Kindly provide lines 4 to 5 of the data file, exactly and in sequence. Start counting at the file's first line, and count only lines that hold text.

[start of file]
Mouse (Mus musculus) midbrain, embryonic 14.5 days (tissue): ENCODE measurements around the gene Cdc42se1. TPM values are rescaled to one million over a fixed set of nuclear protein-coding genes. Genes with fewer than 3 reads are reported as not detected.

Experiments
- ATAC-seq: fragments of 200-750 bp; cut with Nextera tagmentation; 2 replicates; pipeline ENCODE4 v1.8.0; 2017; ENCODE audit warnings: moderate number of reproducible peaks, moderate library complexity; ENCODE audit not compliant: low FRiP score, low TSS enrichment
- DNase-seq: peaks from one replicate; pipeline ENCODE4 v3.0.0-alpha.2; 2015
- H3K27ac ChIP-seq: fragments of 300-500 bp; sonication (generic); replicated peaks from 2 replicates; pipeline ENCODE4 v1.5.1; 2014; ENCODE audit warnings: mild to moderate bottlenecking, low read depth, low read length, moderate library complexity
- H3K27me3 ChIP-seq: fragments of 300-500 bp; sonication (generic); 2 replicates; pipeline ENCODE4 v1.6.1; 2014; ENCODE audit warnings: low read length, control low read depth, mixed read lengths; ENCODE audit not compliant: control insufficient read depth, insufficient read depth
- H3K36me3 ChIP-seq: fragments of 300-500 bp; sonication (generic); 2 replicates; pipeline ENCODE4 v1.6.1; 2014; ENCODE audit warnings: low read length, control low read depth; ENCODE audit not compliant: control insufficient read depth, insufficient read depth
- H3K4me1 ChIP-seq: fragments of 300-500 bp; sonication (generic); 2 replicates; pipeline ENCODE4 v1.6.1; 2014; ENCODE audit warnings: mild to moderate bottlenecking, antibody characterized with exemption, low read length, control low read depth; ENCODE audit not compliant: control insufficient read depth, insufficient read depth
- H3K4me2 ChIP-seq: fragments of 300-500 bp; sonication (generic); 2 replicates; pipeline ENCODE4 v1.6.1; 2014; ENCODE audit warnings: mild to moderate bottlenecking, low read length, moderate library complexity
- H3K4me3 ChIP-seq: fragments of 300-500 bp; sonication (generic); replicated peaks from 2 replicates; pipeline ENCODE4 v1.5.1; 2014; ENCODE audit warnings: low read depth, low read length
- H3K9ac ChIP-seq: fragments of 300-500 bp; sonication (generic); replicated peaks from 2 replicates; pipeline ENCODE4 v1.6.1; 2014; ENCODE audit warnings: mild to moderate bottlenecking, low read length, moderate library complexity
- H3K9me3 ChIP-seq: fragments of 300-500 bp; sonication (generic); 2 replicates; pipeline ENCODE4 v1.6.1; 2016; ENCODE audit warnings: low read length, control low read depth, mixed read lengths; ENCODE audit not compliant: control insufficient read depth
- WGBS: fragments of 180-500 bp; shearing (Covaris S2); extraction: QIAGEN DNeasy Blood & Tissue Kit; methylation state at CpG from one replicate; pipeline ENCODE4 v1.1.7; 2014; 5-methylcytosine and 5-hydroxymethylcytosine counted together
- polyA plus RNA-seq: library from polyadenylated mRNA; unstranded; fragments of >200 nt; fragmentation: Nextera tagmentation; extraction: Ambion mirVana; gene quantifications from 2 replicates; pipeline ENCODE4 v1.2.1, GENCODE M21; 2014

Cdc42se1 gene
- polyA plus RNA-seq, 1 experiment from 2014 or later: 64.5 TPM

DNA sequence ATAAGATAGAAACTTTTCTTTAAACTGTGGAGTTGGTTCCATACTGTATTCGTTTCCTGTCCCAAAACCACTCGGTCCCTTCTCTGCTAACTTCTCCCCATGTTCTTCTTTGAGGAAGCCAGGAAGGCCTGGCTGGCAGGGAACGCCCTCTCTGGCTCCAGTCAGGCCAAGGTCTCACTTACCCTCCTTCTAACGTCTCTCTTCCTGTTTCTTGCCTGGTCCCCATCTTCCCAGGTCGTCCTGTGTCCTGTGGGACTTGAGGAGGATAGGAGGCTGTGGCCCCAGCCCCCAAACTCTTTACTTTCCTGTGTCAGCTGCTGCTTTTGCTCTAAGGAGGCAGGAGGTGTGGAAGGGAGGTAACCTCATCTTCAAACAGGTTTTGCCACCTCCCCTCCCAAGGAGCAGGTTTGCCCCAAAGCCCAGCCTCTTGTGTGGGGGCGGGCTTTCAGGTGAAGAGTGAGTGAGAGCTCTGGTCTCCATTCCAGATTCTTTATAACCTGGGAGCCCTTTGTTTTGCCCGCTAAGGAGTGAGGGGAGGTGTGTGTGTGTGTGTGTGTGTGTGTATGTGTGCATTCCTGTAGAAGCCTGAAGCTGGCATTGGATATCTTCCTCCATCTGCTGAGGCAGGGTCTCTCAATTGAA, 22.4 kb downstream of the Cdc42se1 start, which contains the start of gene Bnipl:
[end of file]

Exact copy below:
- DNase-seq: peaks from one replicate; pipeline ENCODE4 v3.0.0-alpha.2; 2015
- H3K27ac ChIP-seq: fragments of 300-500 bp; sonication (generic); replicated peaks from 2 replicates; pipeline ENCODE4 v1.5.1; 2014; ENCODE audit warnings: mild to moderate bottlenecking, low read depth, low read length, moderate library complexity